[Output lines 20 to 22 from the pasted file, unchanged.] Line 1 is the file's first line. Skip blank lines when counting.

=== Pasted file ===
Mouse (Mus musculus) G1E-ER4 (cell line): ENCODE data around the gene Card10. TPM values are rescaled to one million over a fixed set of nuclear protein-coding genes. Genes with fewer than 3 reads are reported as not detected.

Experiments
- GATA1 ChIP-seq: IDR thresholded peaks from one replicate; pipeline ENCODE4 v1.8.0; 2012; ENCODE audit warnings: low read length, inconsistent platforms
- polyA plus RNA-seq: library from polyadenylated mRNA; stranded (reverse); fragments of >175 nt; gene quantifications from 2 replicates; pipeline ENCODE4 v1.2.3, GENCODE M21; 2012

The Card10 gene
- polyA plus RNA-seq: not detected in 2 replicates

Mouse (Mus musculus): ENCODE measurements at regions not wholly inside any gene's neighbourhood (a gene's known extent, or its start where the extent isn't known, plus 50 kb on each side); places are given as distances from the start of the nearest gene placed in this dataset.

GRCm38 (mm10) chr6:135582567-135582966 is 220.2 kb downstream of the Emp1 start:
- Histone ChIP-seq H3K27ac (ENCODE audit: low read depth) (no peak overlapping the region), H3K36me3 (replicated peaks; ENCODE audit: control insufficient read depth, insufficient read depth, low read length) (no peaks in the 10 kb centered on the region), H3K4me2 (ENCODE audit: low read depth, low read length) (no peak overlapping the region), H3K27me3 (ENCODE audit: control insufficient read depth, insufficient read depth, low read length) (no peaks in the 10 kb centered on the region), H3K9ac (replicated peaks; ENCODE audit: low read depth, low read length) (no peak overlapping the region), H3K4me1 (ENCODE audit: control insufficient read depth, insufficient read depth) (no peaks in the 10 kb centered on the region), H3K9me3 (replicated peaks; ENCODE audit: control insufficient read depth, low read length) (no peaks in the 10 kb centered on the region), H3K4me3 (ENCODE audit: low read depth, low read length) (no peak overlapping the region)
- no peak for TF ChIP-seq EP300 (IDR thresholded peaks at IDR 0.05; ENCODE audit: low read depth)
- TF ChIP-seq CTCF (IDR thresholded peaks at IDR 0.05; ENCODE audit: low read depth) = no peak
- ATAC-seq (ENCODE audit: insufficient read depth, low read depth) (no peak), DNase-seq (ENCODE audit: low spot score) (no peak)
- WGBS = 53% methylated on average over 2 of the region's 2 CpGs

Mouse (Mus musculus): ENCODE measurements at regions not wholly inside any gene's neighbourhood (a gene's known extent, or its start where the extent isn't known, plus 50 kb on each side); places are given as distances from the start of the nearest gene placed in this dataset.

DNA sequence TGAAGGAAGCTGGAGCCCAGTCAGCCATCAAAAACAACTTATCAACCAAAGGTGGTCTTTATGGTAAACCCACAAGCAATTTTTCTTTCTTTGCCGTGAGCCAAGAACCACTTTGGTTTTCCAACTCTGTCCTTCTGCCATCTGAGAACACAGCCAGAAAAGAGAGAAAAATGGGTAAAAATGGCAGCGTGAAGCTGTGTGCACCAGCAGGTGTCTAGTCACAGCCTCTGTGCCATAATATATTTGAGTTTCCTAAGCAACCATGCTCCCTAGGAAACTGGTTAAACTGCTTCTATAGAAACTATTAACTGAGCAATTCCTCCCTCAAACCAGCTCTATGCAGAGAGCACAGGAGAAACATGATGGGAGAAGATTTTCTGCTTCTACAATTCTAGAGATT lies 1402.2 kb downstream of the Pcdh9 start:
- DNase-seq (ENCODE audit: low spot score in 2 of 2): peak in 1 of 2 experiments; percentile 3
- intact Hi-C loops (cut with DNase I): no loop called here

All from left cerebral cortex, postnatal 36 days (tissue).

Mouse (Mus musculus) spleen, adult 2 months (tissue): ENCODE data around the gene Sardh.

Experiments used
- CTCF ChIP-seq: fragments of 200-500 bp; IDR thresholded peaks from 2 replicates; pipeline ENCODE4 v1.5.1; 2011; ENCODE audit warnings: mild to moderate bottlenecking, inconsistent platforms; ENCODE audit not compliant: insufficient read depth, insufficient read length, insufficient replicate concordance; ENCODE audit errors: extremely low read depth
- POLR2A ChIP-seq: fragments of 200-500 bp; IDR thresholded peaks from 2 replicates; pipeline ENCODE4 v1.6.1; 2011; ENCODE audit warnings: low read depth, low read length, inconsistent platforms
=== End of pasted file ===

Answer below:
Experiments used
- CTCF ChIP-seq: fragments of 200-500 bp; IDR thresholded peaks from 2 replicates; pipeline ENCODE4 v1.5.1; 2011; ENCODE audit warnings: mild to moderate bottlenecking, inconsistent platforms; ENCODE audit not compliant: insufficient read depth, insufficient read length, insufficient replicate concordance; ENCODE audit errors: extremely low read depth
- POLR2A ChIP-seq: fragments of 200-500 bp; IDR thresholded peaks from 2 replicates; pipeline ENCODE4 v1.6.1; 2011; ENCODE audit warnings: low read depth, low read length, inconsistent platforms